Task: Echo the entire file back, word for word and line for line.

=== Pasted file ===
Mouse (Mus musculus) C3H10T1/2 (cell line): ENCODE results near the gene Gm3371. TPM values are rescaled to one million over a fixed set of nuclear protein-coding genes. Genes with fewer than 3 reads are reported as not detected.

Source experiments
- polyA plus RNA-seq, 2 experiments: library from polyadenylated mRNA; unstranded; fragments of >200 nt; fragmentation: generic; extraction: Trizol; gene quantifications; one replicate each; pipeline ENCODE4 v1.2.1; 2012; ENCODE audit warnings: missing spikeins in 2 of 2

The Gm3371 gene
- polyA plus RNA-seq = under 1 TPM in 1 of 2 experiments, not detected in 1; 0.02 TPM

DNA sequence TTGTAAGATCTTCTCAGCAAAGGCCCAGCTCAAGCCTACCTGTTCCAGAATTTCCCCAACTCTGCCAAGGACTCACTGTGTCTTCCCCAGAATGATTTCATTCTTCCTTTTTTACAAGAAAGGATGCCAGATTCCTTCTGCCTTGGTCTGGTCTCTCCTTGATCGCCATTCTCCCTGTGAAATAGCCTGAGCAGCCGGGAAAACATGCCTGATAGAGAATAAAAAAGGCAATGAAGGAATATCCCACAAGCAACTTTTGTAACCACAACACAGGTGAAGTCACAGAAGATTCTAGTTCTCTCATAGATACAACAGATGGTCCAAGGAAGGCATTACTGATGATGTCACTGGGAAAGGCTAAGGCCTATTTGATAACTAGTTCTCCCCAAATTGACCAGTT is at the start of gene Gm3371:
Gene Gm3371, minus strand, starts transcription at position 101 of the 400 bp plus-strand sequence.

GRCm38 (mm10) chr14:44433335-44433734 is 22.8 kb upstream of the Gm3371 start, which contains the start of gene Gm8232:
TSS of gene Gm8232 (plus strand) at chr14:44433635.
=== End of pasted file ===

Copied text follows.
Mouse (Mus musculus) C3H10T1/2 (cell line): ENCODE results near the gene Gm3371. TPM values are rescaled to one million over a fixed set of nuclear protein-coding genes. Genes with fewer than 3 reads are reported as not detected.

Source experiments
- polyA plus RNA-seq, 2 experiments: library from polyadenylated mRNA; unstranded; fragments of >200 nt; fragmentation: generic; extraction: Trizol; gene quantifications; one replicate each; pipeline ENCODE4 v1.2.1; 2012; ENCODE audit warnings: missing spikeins in 2 of 2

The Gm3371 gene
- polyA plus RNA-seq = under 1 TPM in 1 of 2 experiments, not detected in 1; 0.02 TPM

DNA sequence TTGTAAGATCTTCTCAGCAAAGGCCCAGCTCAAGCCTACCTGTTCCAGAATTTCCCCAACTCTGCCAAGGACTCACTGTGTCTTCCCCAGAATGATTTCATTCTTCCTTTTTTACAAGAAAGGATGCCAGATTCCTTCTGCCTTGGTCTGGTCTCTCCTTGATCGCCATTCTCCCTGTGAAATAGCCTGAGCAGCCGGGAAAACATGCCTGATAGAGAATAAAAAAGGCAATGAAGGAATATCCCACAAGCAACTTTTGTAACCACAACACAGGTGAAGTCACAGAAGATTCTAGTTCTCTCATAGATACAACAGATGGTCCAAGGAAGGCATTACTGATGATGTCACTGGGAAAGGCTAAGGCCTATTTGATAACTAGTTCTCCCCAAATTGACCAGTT is at the start of gene Gm3371:
Gene Gm3371, minus strand, starts transcription at position 101 of the 400 bp plus-strand sequence.

GRCm38 (mm10) chr14:44433335-44433734 is 22.8 kb upstream of the Gm3371 start, which contains the start of gene Gm8232:
TSS of gene Gm8232 (plus strand) at chr14:44433635.